Chapter 1: Dragons and Evictions
The snow from the previous night grew heavier in the morning sun. The door to the Drunken Dragon shook and heaved as those inside dug their heels into the tavern floor and pulled, hoping to overcome the frozen snow and ice that cemented the door in its frame. Droplets cascaded from old eaves. Then with one muffled chorus of huffs and grunts, the bank spilled through the tavern door while half a dozen sweaty men spilled into the sunlit morning. The last great blizzard of the season had passed and the spirits of thaw were at work. The storm had swept through the village and the patrons of the Dragon had spent the night emptying barrels of ale and telling fairy tales, heroic epics, and insufferable jokes and gibes. The morning sun burned away the dark, snowy clouds, and poured into the Dragon’s dining room casting shadows every which way. Men and women gathered their coats, tied tight their boots strings, and began to cut a path through the snow to their respective homes and hollows.
Jacob set his tricorn hat on this head and draped his scarf about his neck. “Well, Master Thor, it has been one eventful night but I must return to my brother’s house.”
“Master Travlers, don’t let ol’ Maggie kick you out without a fight. Be a scrapper, boy,” said the burly proprietor from behind the bar. Jacob nodded and stepped out into the snow. His boots sunk into the heavy terrain just above his ankles. With heavier feet, Jacob marched out of the village towards the river, towards the mill. His brother’s mill. With lanky strides, he tromped down the road reminiscing about the stories and songs of sprites, knights, ogres, and vagabonds that had been told the previous stormy night. His sigh turned to cloudy vapor before him despite the morning sun. If the sprites and mystics and magics were real, Jacob Travlers would have given his coat and scarf thrice over for their aide in what likely waiting for him.
Soon his brother came into view. Esau was thicker and more muscled than Jacob and it showed as he shoveled a path from the house to the mill. He stopped his labor and shouted. “Where’ve you been all night in this blizzard? Caught up into the mountains by frosty shades or hungry beasts?”
“Snowed in at the Dragon with the best and brightest of Norshire,” Jacob hollered back. He approached Esau only to be met with stern grey eyes and furrowed brow.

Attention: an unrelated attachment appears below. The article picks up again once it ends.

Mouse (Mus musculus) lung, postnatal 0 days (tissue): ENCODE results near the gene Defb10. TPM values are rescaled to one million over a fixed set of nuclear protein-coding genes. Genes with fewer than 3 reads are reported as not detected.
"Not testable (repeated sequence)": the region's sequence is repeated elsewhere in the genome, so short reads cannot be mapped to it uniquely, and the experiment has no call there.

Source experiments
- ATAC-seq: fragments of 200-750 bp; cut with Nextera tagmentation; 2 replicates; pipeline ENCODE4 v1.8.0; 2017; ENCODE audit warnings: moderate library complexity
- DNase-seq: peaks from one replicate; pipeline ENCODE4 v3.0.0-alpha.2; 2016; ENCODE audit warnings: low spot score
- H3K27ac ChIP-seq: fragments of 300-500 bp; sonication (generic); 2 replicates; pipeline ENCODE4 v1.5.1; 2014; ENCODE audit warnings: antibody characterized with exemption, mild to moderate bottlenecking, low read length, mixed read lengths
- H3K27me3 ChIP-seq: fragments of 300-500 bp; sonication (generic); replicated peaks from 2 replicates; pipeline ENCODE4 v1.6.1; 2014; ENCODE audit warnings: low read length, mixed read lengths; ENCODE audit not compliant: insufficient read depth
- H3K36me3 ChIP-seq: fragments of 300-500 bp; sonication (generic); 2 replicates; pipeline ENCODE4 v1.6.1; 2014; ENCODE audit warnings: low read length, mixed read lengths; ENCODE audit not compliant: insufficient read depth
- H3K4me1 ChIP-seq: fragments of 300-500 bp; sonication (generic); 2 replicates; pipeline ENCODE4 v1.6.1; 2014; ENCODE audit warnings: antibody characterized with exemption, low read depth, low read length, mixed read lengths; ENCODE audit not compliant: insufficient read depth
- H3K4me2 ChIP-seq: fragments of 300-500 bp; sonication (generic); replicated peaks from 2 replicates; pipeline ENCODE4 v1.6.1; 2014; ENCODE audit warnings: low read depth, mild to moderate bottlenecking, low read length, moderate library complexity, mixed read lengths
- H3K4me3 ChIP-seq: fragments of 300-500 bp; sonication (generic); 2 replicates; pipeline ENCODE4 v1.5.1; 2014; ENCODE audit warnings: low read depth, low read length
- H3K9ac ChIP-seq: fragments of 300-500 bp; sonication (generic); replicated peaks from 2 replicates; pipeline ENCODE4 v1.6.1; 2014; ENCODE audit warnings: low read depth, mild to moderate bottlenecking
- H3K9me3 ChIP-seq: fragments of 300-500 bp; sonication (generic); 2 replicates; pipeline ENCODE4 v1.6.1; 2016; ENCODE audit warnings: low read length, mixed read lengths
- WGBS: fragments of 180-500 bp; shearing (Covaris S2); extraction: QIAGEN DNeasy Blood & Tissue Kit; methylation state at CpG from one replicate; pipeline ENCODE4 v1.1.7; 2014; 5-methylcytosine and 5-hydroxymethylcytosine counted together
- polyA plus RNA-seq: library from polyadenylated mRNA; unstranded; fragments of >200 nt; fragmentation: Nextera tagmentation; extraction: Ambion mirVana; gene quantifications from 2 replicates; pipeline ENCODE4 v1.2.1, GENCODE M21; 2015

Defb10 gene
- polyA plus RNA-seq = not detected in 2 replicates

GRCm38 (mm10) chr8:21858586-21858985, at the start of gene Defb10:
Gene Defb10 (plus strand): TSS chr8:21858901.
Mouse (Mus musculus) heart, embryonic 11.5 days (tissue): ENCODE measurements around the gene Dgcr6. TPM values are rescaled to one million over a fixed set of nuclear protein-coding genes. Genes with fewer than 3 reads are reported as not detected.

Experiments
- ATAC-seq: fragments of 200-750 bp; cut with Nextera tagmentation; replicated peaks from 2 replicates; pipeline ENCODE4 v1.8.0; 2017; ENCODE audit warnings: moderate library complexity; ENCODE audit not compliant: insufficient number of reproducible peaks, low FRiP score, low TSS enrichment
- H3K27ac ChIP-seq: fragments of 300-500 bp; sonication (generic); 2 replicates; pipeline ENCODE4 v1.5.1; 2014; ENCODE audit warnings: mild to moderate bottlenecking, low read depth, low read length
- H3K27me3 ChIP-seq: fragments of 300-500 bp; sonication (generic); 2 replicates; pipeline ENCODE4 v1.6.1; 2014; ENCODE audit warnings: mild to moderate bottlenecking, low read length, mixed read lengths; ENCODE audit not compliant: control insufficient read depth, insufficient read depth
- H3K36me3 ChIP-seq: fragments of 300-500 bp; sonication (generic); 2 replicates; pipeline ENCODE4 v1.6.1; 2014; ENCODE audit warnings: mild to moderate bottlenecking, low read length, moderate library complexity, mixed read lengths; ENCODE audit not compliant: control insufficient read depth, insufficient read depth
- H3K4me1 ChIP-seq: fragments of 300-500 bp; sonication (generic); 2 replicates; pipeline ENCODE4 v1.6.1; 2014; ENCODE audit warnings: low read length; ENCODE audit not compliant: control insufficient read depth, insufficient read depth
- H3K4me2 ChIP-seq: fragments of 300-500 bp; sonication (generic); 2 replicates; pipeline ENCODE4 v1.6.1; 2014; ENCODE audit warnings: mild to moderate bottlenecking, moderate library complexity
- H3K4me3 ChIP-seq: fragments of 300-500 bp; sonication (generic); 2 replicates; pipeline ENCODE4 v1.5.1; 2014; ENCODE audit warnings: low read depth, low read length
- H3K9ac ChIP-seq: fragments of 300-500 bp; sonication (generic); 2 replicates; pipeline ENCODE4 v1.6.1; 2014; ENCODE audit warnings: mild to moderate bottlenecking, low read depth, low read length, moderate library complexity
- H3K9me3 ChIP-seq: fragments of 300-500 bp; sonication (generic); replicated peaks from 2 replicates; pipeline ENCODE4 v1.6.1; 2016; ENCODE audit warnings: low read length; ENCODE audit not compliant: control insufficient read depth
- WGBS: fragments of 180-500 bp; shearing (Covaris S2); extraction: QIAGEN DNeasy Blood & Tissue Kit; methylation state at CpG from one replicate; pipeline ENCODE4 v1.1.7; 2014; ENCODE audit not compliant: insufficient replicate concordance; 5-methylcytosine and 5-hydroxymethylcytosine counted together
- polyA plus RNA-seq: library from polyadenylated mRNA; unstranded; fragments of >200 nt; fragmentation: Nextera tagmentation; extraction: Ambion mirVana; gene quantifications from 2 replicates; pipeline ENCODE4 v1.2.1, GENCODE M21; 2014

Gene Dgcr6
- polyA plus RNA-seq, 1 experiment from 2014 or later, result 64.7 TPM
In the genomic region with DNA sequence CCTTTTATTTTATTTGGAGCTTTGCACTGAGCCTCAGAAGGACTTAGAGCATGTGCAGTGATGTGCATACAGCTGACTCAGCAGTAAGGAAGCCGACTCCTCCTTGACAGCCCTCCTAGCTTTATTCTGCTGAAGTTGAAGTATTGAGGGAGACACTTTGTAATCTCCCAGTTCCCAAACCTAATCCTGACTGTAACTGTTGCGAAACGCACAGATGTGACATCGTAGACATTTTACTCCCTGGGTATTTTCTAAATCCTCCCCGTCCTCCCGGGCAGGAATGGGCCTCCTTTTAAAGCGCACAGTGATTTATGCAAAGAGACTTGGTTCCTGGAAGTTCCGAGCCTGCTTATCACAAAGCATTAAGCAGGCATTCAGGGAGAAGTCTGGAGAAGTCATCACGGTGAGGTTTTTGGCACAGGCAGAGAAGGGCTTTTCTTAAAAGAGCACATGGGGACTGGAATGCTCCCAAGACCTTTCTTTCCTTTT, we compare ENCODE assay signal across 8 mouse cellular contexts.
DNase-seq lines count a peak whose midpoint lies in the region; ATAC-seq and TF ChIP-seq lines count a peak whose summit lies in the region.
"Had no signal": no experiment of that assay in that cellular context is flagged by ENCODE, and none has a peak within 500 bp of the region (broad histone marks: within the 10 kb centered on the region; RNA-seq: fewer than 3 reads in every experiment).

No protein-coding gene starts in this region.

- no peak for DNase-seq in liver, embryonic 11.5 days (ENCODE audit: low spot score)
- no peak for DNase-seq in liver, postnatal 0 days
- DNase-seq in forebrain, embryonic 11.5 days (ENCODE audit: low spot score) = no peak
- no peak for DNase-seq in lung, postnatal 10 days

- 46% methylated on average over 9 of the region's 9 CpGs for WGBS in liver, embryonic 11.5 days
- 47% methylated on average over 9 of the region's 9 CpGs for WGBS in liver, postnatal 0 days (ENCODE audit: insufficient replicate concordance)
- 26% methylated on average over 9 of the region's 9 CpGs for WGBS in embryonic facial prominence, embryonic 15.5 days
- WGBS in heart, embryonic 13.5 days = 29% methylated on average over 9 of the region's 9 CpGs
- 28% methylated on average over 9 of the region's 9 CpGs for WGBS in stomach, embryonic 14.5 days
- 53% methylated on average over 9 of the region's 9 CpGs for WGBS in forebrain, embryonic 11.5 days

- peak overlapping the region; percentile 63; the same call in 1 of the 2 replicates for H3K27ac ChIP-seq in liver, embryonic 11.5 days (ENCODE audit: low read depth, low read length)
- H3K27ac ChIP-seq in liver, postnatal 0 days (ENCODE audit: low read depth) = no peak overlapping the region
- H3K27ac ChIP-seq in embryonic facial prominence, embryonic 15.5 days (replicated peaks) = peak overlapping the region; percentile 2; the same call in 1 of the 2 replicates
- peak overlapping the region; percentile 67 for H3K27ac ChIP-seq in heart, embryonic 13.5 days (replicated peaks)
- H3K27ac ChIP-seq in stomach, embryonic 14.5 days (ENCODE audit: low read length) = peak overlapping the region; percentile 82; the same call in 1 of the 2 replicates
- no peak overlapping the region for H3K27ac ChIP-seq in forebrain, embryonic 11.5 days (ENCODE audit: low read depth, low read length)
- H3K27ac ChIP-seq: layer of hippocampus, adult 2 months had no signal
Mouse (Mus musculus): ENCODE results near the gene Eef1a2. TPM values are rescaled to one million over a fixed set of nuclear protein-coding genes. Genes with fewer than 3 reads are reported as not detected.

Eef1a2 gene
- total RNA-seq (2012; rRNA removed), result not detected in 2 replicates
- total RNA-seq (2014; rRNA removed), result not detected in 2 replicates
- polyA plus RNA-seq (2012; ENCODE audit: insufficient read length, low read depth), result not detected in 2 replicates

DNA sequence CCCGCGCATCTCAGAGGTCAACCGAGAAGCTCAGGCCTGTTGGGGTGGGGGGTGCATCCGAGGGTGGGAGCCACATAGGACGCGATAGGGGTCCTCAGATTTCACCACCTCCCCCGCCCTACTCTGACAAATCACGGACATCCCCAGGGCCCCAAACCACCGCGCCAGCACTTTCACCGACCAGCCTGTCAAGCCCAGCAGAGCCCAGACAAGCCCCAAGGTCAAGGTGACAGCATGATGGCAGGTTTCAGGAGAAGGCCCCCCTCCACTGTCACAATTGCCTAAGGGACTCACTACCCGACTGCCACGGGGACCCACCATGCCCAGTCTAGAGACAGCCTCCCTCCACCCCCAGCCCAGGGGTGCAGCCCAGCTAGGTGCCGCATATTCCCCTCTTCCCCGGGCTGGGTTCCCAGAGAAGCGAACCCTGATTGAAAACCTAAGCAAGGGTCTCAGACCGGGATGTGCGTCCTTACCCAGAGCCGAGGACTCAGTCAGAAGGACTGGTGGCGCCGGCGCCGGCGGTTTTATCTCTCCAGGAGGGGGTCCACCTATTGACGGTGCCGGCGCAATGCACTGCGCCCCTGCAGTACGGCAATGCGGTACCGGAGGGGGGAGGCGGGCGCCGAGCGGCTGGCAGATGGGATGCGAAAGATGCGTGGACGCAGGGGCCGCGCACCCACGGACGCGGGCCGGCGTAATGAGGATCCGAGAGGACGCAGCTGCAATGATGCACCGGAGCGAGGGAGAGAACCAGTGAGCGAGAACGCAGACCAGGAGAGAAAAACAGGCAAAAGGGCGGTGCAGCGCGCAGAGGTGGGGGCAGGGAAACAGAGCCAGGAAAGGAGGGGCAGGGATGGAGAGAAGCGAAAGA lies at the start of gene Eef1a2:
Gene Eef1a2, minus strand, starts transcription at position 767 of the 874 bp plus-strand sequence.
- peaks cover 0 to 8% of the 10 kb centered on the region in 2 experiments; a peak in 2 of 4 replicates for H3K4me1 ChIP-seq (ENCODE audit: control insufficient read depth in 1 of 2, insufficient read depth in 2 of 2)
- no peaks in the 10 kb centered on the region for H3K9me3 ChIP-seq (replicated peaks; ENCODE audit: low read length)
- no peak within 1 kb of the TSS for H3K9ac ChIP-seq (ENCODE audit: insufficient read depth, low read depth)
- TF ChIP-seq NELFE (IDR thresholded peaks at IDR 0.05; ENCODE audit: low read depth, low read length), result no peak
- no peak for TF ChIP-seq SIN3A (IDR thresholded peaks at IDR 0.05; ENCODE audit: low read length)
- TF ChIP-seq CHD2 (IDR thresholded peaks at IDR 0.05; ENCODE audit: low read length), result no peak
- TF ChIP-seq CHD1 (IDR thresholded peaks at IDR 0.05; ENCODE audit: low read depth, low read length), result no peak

“Margaret wants to talk to you.” Jacob looked to the frozen ground at his feet. “Don’t worry she’s simmered down since last night,” Esau continued. “She was worried about you when the storm came through. We both were.” Jacob fidgeted with his scarf. “Jacob, it was just a broken plate. Winter seemed to go on for ages until this morning, and our stores are running low. Both of us were anxious and the plate only lit the tinder.” Jacob said nothing. “Go on inside and eat something. I’ll follow you in a minute.”
Jacob started towards the house. “How many days do I have to leave, brother?” he asked over his shoulder. Esau didn’t answer but continued shoveling.
“I’ll… I’ll be in in a minute. Just need to get the mill door clear.”
Jacob came upon the door to the house and knocked. “Come in,” echoed from the kitchen inside. As he pushed in the door, the smell of bread and grease enveloped him. Eggs, rashers, and biscuits were set on the table. It was a warm and inviting presentation. The scowling woman in an apron who turned to meet him was neither.
“Breakfast smells wonderful, Maggie,” unsure if he should take a seat at the table or not.
The woman took a deep breath as if trying to find words to say, only to then hand him a piece of parchment from her apron. It was old, ruddy parchment and look far from magisterial. However, written in globby ink was a brief note. Or more appropriately, notice. Jacob Malachi Travlers, you are hereby evicted from Travlers’ Mill and adjacent grounds. Please vacate within a day’s time.”